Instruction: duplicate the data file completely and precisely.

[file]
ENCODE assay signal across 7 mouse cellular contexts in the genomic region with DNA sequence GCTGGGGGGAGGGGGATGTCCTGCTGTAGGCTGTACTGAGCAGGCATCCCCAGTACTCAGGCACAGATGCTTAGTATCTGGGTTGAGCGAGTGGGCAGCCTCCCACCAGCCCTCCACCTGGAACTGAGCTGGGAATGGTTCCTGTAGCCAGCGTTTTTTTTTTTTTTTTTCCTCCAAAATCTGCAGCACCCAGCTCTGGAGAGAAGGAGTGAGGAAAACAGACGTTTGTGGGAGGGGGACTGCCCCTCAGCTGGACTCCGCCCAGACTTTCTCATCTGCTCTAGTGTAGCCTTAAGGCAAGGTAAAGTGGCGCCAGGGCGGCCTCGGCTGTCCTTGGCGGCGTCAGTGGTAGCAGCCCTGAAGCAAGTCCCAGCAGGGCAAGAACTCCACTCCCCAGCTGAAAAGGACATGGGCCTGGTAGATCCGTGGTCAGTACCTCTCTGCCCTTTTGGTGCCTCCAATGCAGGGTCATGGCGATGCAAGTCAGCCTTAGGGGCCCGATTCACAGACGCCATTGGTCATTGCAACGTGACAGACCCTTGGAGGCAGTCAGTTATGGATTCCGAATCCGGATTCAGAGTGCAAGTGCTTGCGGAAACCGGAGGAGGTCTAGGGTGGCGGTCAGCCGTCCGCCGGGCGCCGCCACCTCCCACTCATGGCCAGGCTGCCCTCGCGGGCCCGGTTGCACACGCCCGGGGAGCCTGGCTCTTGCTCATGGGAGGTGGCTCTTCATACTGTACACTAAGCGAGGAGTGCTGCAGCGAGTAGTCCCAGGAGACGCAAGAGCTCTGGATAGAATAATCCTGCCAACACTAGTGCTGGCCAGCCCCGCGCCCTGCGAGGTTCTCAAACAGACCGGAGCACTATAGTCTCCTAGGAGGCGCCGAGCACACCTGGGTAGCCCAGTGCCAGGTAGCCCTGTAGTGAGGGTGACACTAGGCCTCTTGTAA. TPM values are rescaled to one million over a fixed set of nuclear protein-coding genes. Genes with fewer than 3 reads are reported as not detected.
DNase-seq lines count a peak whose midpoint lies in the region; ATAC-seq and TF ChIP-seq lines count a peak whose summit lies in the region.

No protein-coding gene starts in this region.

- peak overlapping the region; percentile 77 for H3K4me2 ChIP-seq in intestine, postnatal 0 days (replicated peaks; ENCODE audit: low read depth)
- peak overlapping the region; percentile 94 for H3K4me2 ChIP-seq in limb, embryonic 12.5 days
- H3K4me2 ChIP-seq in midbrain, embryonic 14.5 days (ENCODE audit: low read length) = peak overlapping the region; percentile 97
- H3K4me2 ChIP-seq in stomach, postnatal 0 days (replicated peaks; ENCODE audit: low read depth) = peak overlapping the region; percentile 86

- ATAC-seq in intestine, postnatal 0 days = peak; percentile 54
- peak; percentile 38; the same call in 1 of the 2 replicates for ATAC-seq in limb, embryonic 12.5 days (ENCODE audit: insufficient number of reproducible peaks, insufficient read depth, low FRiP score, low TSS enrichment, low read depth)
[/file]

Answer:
ENCODE assay signal across 7 mouse cellular contexts in the genomic region with DNA sequence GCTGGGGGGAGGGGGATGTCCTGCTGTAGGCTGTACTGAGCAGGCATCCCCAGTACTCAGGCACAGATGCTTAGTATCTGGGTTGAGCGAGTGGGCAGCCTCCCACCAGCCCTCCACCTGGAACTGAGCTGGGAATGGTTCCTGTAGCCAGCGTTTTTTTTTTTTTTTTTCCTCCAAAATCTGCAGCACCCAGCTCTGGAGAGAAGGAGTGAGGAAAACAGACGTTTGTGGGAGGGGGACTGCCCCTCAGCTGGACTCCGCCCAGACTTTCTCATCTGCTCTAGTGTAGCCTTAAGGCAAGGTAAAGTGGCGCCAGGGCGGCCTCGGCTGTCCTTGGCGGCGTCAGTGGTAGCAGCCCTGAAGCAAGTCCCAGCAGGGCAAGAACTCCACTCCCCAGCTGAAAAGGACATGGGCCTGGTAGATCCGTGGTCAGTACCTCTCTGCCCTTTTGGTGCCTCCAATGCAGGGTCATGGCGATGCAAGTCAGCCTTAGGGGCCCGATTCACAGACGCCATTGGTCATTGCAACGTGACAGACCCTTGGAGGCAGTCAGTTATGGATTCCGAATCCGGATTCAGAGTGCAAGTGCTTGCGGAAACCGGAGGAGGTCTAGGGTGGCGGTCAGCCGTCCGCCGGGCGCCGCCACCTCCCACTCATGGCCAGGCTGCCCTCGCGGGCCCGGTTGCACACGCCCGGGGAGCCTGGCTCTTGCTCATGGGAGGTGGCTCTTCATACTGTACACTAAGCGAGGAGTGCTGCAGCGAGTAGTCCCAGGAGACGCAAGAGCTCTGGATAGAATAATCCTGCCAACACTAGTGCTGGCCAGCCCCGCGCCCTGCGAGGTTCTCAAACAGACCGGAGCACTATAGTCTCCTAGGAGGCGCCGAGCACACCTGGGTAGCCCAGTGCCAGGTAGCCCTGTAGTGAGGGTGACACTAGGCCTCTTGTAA. TPM values are rescaled to one million over a fixed set of nuclear protein-coding genes. Genes with fewer than 3 reads are reported as not detected.
DNase-seq lines count a peak whose midpoint lies in the region; ATAC-seq and TF ChIP-seq lines count a peak whose summit lies in the region.

No protein-coding gene starts in this region.

- peak overlapping the region; percentile 77 for H3K4me2 ChIP-seq in intestine, postnatal 0 days (replicated peaks; ENCODE audit: low read depth)
- peak overlapping the region; percentile 94 for H3K4me2 ChIP-seq in limb, embryonic 12.5 days
- H3K4me2 ChIP-seq in midbrain, embryonic 14.5 days (ENCODE audit: low read length) = peak overlapping the region; percentile 97
- H3K4me2 ChIP-seq in stomach, postnatal 0 days (replicated peaks; ENCODE audit: low read depth) = peak overlapping the region; percentile 86

- ATAC-seq in intestine, postnatal 0 days = peak; percentile 54
- peak; percentile 38; the same call in 1 of the 2 replicates for ATAC-seq in limb, embryonic 12.5 days (ENCODE audit: insufficient number of reproducible peaks, insufficient read depth, low FRiP score, low TSS enrichment, low read depth)